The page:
Porto, Guimarães, and the newest Vikings on the Douro
Aaron Saunders, Live Voyage Reports
March 22, 2014
With the Viking River Cruises 2014 Christening Ceremonies now officially behind us, we had the chance to sample two cities featured on the line’s Portugal’s Rivers of Gold itinerary: Porto and Guimarães.
Porto is actually located across the Douro from where almost all river cruise vessels dock in the small town of Gaia. It’s also the epicentre of Port Wine production, which is protected under the same type of laws that regulate Champagne in France: Port can only be called Port if it originates in Portugal.
We had a whirlwind trip around this beautiful town that took us to some of the most impressive sites, including the Livraria Lello – a Harry Potter-esque bookstore ranked by Lonely Planet as the third most beautiful bookstore in the world.
Some photos from my morning in Porto:
In the afternoon, we set out further afar. For years, Guimarães was thought to have been the birthplace of the first Portuguese king, Alfonso Enriques. But then someone got curious, did the math, and figured out that Enriques most likely couldn’t have been born in Guimarães. But that was in the year 1106 and, as our local guide pointed out, “that was so long ago. Maybe it doesn’t matter.”
Indeed it doesn’t. Alfonso Enriques went on to be the first King of Portugal, and to this day Guimarães is still thought of as the traditional ancestral “cradle city” of Portuguese nationality. It’s also protected as a UNESCO World Heritage Site, and was one of two European Capitals of Culture in 2012.
The entire city is amazingly walkable on foot, along narrow cobblestone streets flanked with decorative arches and Medieval walls.
One of the highlights is definitely Castelo de Guimarães, a large fortress constructed in the 10th century to ward off potential Norman and Saracen invasions. Today, it stands as one of the city’s most imposing structures.
My favorite street in Guimarães is definitely Rua de Santa Maria that dates back to the Middle Ages.
The drive to Guimarães takes about 40 minutes each way from Porto, but its well worth it if you’re a fan of history or architecture, or are just trying to build up your accumulation of UNESCO visits. On Viking’s itinerary, this journey is offered as an optional excursion on Day 4.
Of course, this is also a good time to take some reader questions as we wrap up our coverage from Portugal:
Are Viking Hemming and Viking Torgil the same as the Longships in France and Germany?
No. Both Viking Hemming and Viking Torgil are “Longship-esque”, meaning they share many of the same design and layout features as the Viking Longships. To successfully navigate the Douro River, these ships are smaller at 262 feet and only carry 106 passengers. They also lack the massive Explorer Suites found aboard the Viking Longships. They are not built by Neptun-Werft in Germany, nor are they directly owned by Viking.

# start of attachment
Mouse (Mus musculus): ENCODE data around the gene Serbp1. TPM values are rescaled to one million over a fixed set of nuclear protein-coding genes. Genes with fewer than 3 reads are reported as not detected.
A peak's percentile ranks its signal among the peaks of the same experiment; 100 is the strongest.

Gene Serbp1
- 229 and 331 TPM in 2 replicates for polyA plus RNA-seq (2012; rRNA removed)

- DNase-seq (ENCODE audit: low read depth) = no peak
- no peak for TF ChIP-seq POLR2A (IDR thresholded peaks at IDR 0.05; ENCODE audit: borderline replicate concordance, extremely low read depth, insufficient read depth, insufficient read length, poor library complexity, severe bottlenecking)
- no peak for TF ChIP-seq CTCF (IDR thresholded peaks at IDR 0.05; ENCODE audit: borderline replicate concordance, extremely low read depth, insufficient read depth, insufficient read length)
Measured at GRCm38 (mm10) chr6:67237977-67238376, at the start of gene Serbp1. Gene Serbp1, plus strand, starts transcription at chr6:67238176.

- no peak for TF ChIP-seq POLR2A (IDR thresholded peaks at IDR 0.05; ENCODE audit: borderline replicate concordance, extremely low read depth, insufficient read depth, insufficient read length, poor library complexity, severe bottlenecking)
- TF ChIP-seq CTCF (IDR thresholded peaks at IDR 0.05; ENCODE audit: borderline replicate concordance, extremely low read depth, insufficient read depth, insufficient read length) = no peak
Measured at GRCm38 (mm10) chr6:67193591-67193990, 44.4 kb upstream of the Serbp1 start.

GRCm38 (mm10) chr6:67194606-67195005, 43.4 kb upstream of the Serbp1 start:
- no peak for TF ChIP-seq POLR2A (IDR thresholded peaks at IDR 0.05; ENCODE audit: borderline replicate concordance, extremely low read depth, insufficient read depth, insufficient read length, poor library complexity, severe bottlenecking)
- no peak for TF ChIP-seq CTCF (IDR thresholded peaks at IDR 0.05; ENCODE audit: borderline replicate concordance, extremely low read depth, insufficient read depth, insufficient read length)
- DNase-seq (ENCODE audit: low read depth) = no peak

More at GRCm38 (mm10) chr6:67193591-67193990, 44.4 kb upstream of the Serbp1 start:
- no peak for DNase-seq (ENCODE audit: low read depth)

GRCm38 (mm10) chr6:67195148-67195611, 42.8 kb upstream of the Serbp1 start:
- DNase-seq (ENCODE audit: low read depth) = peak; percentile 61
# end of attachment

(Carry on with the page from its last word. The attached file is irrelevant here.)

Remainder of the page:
If another company (Douro Azul) owns these new ships, does that mean other cruise lines can use them too?
Good question – but no. Viking Hemming and Viking Torgil are under exclusive charter to Viking. You won’t see Uniworld or AmaWaterways guests onboard.
Would the average person notice any difference between these ships and a ‘real’ Longship owned by Viking?
Probably not. The biggest challenge, as I see it, will be to educate the travel agent community about the differences of these two ships versus the line’s European Longship fleet. There’s the potential for confusion and, I think, consumer disappointment if they’re incorrectly billed as full Longships.
On the other hand, these are some of the most advanced and unique vessels operating along the Douro at the moment, and they’re quite different from the same vessels DouroAzul has operated for other lines in the past, none of which sport the new bow and Aquavit Terrace concept. Only a few actually feature floor-to-ceiling windows in the dining room, too, which is an important point.
I’ve heard there isn’t a lot of actual ‘cruising’ along the Douro. Is that true?
That is true. Compared to the Danube, there just isn’t the same distance to cover along the Douro. Many ports involve overnight stays, and there’s only a bit of scenic cruising during the mornings. Depending on your preferences, this could either be a positive or a negative. Certainly, the Douro provides more opportunities to participate in the nightlife ashore than comparable itineraries.
Why is there all this hype around Viking? I’ve never been on a river cruise before but I just can’t understand it. Surely there must be other river cruise lines that are as good.
There are other cruise lines that are just as good as Viking. There are even other lines that do things a bit better if you’re looking for more inclusivity or features like onboard bicycles and family-friendly sailings.